Is The Direct To Consumer Business Model Dead?
The rise of the direct-to-consumer model coupled with novel growth strategies has seen a big boom in sales online. Tactics are now hitting a ceiling and brands are being forced to adapt
In 2013, Frank Body, an Australian-based beauty brand, launched a product based on a body scrub using discarded coffee grounds. As with any small start-up, there wasn’t a big budget for things like TV commercials or traditional advertising. So they tapped into an ingenious marketing strategy – leveraging influencers on Instagram, then an under-utilised platform.
This is now the standard playbook for digital marketing, but Frank Body were one of the first to adopt this strategy. It was a very successful play, and their Instagram account exploded from 0 to 350,000 followers within 12 months. By leveraging bargain-basement Facebook ad spend, their posts snowballed from influencers using hashtags into user-generated content, reinforcing social proof that led to a massive spike in sales. Frank Body is now on track to achieve $100 million in sales by 2024.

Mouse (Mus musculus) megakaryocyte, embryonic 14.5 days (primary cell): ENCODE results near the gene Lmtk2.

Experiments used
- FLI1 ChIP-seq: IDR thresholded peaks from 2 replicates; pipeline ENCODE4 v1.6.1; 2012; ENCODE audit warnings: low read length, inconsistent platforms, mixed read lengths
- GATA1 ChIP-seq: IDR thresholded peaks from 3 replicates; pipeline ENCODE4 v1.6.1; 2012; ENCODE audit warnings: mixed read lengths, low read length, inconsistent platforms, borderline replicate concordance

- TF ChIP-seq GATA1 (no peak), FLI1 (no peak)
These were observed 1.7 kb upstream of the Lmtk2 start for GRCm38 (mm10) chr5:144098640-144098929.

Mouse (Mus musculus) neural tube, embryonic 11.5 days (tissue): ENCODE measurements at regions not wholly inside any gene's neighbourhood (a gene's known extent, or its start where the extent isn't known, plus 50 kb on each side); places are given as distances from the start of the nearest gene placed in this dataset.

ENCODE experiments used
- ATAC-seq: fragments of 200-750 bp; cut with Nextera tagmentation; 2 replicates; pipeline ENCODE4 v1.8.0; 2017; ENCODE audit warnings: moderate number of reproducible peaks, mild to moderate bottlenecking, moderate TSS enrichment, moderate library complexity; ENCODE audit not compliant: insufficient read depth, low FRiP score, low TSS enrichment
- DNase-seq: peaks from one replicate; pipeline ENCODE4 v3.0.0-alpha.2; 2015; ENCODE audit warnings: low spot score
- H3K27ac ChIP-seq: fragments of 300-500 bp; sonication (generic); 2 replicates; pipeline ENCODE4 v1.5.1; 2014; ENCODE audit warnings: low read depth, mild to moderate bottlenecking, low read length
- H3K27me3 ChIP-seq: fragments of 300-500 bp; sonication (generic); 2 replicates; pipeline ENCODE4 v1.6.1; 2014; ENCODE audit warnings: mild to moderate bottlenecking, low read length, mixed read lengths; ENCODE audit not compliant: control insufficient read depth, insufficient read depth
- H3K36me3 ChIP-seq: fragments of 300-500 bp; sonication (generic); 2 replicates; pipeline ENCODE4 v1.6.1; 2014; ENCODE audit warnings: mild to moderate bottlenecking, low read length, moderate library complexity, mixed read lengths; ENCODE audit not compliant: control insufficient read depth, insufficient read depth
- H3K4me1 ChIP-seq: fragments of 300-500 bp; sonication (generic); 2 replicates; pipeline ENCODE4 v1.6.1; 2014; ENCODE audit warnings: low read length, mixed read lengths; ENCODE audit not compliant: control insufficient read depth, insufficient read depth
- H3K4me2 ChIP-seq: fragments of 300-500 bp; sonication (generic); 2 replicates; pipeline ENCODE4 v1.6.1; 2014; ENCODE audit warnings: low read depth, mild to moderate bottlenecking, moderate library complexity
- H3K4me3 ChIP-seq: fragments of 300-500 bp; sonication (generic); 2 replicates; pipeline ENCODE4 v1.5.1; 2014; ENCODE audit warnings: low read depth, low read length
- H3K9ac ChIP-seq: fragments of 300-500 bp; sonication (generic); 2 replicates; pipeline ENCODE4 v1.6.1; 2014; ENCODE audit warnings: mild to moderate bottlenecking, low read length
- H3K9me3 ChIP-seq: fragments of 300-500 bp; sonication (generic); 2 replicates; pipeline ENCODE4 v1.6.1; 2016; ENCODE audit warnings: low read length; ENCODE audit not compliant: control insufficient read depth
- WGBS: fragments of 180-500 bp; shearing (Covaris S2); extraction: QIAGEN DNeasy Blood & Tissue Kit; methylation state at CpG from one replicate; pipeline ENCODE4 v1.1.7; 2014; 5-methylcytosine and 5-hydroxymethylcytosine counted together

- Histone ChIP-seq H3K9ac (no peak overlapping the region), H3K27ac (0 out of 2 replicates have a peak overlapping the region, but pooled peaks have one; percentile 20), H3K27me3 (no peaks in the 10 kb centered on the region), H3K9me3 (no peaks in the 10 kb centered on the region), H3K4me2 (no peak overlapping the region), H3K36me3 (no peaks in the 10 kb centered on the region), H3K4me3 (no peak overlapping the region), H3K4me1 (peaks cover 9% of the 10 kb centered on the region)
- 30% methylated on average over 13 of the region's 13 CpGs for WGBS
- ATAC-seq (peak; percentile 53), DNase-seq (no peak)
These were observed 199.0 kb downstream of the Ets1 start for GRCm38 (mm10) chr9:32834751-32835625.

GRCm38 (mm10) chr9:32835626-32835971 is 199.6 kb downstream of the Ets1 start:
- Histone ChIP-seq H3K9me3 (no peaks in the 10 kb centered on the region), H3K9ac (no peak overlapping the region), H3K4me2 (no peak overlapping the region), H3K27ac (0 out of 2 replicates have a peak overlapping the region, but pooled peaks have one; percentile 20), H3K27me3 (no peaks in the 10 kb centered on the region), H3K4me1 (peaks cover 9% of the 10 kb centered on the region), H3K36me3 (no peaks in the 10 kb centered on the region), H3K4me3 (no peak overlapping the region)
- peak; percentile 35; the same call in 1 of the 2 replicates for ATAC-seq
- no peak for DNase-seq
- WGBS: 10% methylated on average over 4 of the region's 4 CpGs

Over the last decade, many DTC brands like Frank Body have enjoyed great success and growth thanks to this strategy. The playbook was: start with a commodity product, give it a modern twist with minimalist packaging, take amazing photos, create a Shopify-powered site and combine with bold copy. Most of the capital would then be spent heavily on Facebook ads and influencers until the customer base grew so big that the brand scales up with it.
It worked great and still continues to work well in 2021 and likely for the years to come. The only problem is that it worked too well, and DTC startups flocked to this method as a way to cheaply acquire a massive customer base.
The market is now crowded with competition, driving up the cost of ad spend for many which has made it a lot less cost-effective to saturate social feeds. Launching a DTC brand is not only harder to do, but is becoming increasingly difficult to sustain as these growth tactics start to hit a ceiling – not to mention the constant change in social media algorithms and the current rift between Apple and Facebook.
The path to profitability